Canada continues to stagger down the twisted path toward marijuana law reform like a drunken sailor. After an Ontario Court of Appeal combined ruling Tuesday on a set of related cases, residents of Canada's most populous province who last week could possess and smoke small quantities of marijuana without penalty are now once again criminals. The ruling overturned a lower court decision in April invalidating Canada's marijuana possession laws because they failed to accommodate medical marijuana users.
To be more precise, the appeals court actually upheld a lower court's finding that the medical marijuana regulations were unconstitutional because they failed to provide patients with a legal source for their medicine. But where the lower court thus invalidated the marijuana possession law, leaving it up to parliament to craft a new one if it so desired, the Ontario Court of Appeals simply fixed the problem itself. It threw out portions of Health Canada's Medical Marijuana Access Regulations (MMAR) it deemed too onerous, thus satisfying itself that the marijuana possession law was once again valid. The MMAR, which have drawn criticism from patients and providers, were Health Canada's attempt to satisfy a 2000 Ontario court ruling invalidating the marijuana possession laws because they didn't adequately provide for medical marijuana usage.
"This narrow remedy would create a constitutionally valid medical exemption, making marijuana prohibition... immediately constitutionally valid and of full force and effect and removing any uncertainty concerning the validity of the prohibition," Ontario's appeals court held Tuesday in a 3-0 decision. "...This case is not about the social and recreational use of marijuana, but is about those with the medical need to use marijuana to treat symptoms of serious medical conditions. Exposing these individuals to the risks [of the black market] does not advance the objective of public health and safety."
While the decision is a judicial rebuff of efforts to gain legalization of recreational use by piggy-backing on the medical marijuana issue, it appears to open the door to licensed commercial medical marijuana cultivation and distribution by private individuals or the "compassion clubs" that have already sprung up around the country. The appeals court ordered Health Canada to remove MARR provisions that barred licensed growers from being paid for their pot, from growing for more than one patient at a time, and from working together with other growers. The court also gutted the requirement that patients get recommendations from two doctors, calling it "redundant."
"This was a good decision in the sense that they've cut restrictive regulations," said Vancouver attorney and Canada NORML (web site at http://www.iowatelecom.net/~sharkhaus/ temporarily) head John Conroy, "but it was disappointing in that we can't say it's legal anymore. This decision also makes clear that the government was effectively condoning the black market supply of marijuana to patients. Anyone who has been arrested in connection with black market medical marijuana shouldn't be charged or the charges should be stayed or there should be an absolute discharge," he told DRCNet.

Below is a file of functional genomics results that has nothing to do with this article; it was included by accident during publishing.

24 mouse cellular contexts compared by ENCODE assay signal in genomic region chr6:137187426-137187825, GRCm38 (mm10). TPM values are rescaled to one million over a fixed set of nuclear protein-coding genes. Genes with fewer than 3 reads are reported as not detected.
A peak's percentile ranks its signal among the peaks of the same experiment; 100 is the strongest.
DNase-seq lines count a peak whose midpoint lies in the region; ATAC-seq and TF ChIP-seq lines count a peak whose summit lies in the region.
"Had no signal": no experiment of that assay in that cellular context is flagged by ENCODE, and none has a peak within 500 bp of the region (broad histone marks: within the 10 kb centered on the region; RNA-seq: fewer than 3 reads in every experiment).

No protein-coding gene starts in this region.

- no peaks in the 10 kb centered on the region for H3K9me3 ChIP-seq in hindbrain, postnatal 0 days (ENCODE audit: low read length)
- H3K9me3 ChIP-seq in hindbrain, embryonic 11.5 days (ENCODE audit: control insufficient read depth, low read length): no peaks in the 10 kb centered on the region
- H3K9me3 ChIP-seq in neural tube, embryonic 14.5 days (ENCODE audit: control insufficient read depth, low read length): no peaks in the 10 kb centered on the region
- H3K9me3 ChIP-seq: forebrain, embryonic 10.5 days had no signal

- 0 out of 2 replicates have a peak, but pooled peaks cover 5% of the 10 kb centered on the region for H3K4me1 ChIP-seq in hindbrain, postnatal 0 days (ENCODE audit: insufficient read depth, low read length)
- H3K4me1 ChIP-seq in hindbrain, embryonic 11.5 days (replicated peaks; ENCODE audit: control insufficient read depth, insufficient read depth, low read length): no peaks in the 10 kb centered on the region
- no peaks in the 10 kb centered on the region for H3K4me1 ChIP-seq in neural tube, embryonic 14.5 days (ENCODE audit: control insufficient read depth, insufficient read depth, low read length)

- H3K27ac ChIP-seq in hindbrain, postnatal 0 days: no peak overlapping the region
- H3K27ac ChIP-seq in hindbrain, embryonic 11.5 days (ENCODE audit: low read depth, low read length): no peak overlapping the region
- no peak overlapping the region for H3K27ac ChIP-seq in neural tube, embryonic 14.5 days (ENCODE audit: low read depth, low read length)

Conroy's American counterpart, NORML (http://www.norml.org) head Keith Stroup was singing a similar tune. "People should not be discouraged by the fact that prohibition is back in Ontario," Stroup told DRCNet. "It is disappointing that marijuana is still prohibited in Canada, but it is a positive thing that they declared the MMAR invalid. Now, maybe the medical marijuana program can work more efficiently under these less onerous guidelines. In fact, one can hope that it might begin to be run in the manner envisioned by the court -- to provide assistance to seriously ill patients."
Brian MacAndrews of Cannabis Health magazine (http://www.cannabishealth.com), a Grand Forks, British Columbia, publication devoted to medical marijuana issues, told DRCNet the ruling was getting a mixed reaction from medicinal users and providers. "Some say they like it because it makes things a little easier for growers and users," he said. "It's a nice little step in the right direction. But what we're really looking for is complete repeal of an ancient and unworkable law. Let's not talk about legalization; let's talk about repeal of a bad law and abolishing prohibition."
So things stand in Canada this week. Pot possession can get you arrested again in Ontario, but things are a little better for medical marijuana. Now it's up to parliament to act on Chretien's decriminalization bill or the Canadian Supreme Court to issue its decision in the Malmo-Levine/Clay/Caine set of cases that challenge the right of the state to criminalize the weed.
"Now we wait for Malmo," said Conroy. "I hope it comes down soon." That ruling could come down any time, he said, but probably not before Christmas.